kits may also appeal to the busy consumer looking for a quick-to-assemble,
high-end product. Kits that contain all of the pre-measured ingredients for
say, a Cosmopolitan, make entertaining easy, while still allowing the user
to be the mixologist.
Sam Wright: The areas of prebiotics and probiotics have created major
new categories in Europe and Asia and have the potential to do so in North
America as well. There is ample opportunity for creating intellectual
property and strong branding around probiotic organisms and prebiotic
ingredients. It is an extremely promising area. Value-added product forms
are available which enable live organisms to remain viable through
processing and storage. This is a very important consideration in working
with these “living” ingredients.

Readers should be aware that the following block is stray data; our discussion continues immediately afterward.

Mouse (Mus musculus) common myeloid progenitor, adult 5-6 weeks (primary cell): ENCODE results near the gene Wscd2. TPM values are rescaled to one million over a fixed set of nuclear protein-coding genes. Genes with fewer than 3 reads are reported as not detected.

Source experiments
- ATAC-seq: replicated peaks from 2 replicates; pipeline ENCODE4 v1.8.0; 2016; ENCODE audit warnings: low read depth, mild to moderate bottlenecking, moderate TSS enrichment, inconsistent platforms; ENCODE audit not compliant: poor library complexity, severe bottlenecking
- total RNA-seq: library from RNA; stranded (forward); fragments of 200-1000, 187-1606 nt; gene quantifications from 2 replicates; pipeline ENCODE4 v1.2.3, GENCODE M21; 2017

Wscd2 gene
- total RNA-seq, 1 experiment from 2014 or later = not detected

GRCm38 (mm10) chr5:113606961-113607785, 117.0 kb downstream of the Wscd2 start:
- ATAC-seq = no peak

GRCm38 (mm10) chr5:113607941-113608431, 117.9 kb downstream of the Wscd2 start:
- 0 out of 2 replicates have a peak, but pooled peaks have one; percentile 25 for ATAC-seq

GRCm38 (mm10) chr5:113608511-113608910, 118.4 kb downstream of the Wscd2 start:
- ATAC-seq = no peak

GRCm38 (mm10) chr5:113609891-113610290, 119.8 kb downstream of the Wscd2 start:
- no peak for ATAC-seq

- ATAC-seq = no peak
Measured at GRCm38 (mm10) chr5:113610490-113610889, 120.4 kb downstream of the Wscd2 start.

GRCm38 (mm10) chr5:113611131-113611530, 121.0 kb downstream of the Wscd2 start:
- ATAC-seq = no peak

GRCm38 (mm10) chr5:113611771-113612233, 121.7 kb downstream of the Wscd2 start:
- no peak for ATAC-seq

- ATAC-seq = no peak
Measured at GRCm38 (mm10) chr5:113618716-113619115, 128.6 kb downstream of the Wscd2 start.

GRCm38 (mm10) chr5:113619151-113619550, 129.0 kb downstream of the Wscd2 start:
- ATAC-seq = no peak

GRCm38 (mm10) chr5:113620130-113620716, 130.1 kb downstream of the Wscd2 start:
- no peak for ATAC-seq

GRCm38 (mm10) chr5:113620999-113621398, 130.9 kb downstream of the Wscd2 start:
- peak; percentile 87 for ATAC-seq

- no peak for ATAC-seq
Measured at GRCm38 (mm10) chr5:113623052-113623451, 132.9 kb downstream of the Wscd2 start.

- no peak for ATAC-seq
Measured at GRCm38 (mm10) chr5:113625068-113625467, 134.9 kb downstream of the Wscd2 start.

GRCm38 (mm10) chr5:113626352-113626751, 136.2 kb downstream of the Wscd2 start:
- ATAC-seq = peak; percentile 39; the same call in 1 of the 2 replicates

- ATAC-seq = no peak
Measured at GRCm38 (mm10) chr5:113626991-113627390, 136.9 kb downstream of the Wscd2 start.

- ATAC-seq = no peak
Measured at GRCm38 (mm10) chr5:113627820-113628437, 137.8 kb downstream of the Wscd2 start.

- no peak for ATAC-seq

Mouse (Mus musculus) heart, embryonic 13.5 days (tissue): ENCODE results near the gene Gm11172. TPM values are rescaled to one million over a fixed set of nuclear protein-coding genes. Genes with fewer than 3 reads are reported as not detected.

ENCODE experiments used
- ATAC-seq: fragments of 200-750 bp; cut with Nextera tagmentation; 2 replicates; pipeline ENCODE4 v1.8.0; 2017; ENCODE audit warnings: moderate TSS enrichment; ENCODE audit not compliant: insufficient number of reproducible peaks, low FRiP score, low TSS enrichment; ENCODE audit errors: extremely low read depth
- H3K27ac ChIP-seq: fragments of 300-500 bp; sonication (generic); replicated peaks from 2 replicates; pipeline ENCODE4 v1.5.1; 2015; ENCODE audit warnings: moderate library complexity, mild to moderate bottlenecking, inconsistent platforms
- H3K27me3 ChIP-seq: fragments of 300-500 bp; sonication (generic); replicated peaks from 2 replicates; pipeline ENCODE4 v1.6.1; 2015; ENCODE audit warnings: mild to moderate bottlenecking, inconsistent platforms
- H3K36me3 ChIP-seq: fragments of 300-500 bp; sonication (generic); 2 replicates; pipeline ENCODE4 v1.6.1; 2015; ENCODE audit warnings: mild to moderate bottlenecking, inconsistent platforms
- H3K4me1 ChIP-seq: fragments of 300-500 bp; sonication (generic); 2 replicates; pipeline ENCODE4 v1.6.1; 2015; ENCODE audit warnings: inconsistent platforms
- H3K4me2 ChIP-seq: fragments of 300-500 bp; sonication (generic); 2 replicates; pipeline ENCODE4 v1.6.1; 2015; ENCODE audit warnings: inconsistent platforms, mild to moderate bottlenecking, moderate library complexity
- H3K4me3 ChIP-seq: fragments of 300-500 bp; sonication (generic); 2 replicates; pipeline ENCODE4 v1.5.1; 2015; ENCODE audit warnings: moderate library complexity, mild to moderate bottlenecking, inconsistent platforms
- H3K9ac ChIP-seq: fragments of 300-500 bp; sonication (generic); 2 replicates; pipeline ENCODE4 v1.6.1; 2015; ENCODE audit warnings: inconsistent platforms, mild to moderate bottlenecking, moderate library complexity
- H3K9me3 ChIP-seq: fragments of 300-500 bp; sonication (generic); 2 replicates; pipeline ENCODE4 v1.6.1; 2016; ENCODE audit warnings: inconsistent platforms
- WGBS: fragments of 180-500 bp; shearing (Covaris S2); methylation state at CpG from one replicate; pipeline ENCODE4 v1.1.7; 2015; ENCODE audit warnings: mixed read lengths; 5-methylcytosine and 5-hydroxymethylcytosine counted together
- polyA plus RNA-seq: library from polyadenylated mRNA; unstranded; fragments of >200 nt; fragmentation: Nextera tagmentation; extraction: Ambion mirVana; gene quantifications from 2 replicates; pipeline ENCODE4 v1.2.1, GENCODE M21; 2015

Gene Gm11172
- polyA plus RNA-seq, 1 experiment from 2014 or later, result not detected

Phil Parisi: Water-plus.
Water is a category that continues to grow, and the next step of adding
more functional ingredients like vitamins and minerals, or weight-loss
ingredients such as Hoodia, seems like a natural progression. Flavored
waters that taste great and are low in calories, also have a great deal of
Floral beverage flavors are another untapped area that
are screaming with potential. What about Floral lemonades!
Sam Wright: In
addition to probiotics and prebiotics, marine omega-3 fatty acids are
another promising area for innovation. Traditionally, these products have
been underutilized in beverages because of taste and odor problems inherent
with the available raw materials. Advances in refining technology and
microencapsulation techniques have yielded highly value-added forms of
omega-3s that work well in beverage systems, particularly those that are
protein or dairy-based.
Another area for possible beverage innovation is in
the field of nutrition and even OTC drug delivery for older consumers, many
of whom have trouble swallowing more traditional product forms such as